Who Will Replace Nikki Haley?
Trump has increasingly sought advisers who are less apt to push back on his disruptive agenda.
Only weeks ago, Nikki Haley seemed in lockstep with Donald Trump as she accompanied the president around the United Nations General Assembly in New York and reinforced his “America First” message at every turn. “We have pulled out of the Paris Accord [on climate change]. We have pulled out of the Global Compact [on Migration]. We have pulled out of the Iran deal,” the U.S. ambassador to the UN boasted to reporters, in explaining how her boss was safeguarding America’s sovereignty. Just ahead of the General Assembly, I’d watched her proudly declare during a conference in Washington, D.C. that it was “a new day in our country” in which the United States would no longer provide foreign aid to hostile countries.
But appearances can be deceiving. On Tuesday, all of a sudden, Haley announced that she will be stepping down as UN ambassador at the end of the year—to, as Trump put it, “take a break.” The United States “is strong again,” Haley said during an appearance in the Oval Office. “Countries may not like what we do, but they respect what we do.” Haley “gets it,” Trump added.
The move is shocking because Haley has demonstrated remarkable staying power in the Trump administration, joining at the outset and outlasting other top foreign-policy advisers such as H.R. McMaster and Rex Tillerson. She hasn’t recently been on the shortlist of Cabinet members whose days were rumored to be numbered—in contrast to, say, the always-embattled Jeff Sessions or the seemingly out-of-favor James Mattis. And she has positioned herself squarely with the president on a number of high-priority issues.
At the United Nations, for example, she has fiercely defended Israel, presided over U.S. disengagement from several UN organizations, and occasionally embraced Trump’s swashbuckling style, once warning that the United States would be “taking names” of countries that criticized the Trump’s administration’s move of America’s Israel Embassy from Tel Aviv to Jerusalem. She was the first member of the Trump administration to make a detailed public case for why the U.S. should withdraw from the Iran nuclear deal. When Trump was bent on applying intense economic and military pressure to North Korea over its nuclear-weapons program, Haley shepherded the toughest sanctions ever against North Korea through the UN Security Council. She adroitly acted as a bridge between the United Nations and Trump World, finding ways for Trump to stay invested in the international body by working with the UN secretary-general on internal reforms, while at the same time serving notice that Trump’s America would be conducting a fundamentally different form of foreign policy.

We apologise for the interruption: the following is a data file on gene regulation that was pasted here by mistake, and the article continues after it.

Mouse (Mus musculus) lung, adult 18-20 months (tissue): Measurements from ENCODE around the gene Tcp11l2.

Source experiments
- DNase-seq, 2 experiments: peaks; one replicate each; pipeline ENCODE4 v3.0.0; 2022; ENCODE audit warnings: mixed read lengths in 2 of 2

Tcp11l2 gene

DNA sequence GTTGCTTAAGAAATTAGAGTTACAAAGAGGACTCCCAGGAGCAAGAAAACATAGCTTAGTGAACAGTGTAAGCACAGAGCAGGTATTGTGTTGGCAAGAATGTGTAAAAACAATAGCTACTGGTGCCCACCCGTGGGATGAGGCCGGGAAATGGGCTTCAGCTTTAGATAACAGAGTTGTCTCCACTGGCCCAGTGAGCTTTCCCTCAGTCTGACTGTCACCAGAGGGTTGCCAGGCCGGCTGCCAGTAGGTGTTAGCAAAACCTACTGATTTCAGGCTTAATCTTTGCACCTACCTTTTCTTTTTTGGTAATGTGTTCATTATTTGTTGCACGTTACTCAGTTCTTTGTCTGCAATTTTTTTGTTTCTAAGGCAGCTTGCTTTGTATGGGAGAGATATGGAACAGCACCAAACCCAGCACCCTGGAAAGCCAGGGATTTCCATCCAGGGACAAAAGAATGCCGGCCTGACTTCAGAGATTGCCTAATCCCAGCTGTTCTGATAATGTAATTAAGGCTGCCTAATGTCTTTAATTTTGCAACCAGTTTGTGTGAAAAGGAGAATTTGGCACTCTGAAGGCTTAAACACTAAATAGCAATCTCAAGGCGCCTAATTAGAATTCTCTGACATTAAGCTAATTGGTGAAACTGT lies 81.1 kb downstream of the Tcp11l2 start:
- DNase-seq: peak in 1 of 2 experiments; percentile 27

But Haley also clashed with Trump in many ways that ultimately make Tuesday’s news more comprehensible. She was viewed, relative to the president, as a practitioner of a much more conventional and—to borrow one of Trump’s favorite derogatory terms—globalist Republican foreign policy. And she had a freer hand than other foreign-policy advisers to pursue her approach within the narrow confines of the UN, since she was hundreds of miles away from the political inferno raging in Washington. At times it seemed like Trump was loudly turning the nation’s capital upside down while Haley was quietly carrying out a third Bush term in New York. “I don’t see [my role] as pushing an ‘America First’ policy,” Haley said last summer. “I see it as defending America, because every day I feel like I put body armor on. I just don’t know who I’m fighting that day.”
While Haley was at the forefront of Trump’s efforts to punish and isolate North Korea, she never appeared fully on board with his pivot to lovey-dovey diplomacy with Kim Jong Un. She was virtually the only top official in the Trump administration to speak consistently about human rights, and she was among many officials in the Trump administration who favored a more aggressive posture toward Russia than the commander in chief. “I don’t get confused,” she once pointedly asserted, when the Trump administration backtracked on an announcement she had made about new sanctions against Russia and blamed her for the mix-up. “We don’t trust Russia. We don’t trust Putin. We never will. They’re never going to be our friend. That’s just a fact,” Haley said in July, after Trump expressed trust in Vladimir Putin’s denials of election interference and spoke glowingly of the potential fruits of friendship with Russia during his summit with the Russian president in Helsinki.
Haley’s resignation has already sparked questions about her political future, whether that could involve challenging Trump for the presidency or seeking some other high office. (“I’m not running for 2020,” said Haley, who was critical of Trump during the 2016 election, while sitting beside Trump in the Oval Office on Tuesday. “I look forward to supporting the president in the next election.”) But the more urgent question is what impact her departure will have on the president’s conduct of international affairs, as he engages in high-stakes nuclear negotiations with North Korea, a multibillion-dollar trade war with China, and a unilateral campaign to strangle Iran economically.
As Trump has settled into the presidency in recent months, he has sought to fill the upper ranks of the administration not with Nikki Haleys but with advisers who are more apt to enable his groundbreaking, deeply disruptive agenda without much pushback. Haley herself was already playing a diminished role in recent months, as Secretary of State Mike Pompeo took the lead on Trump’s diplomatic initiatives and National-Security Adviser John Bolton sought to pull the U.S. out of many of its international commitments. Haley may not have seen her role as advancing America First, but her successor likely will.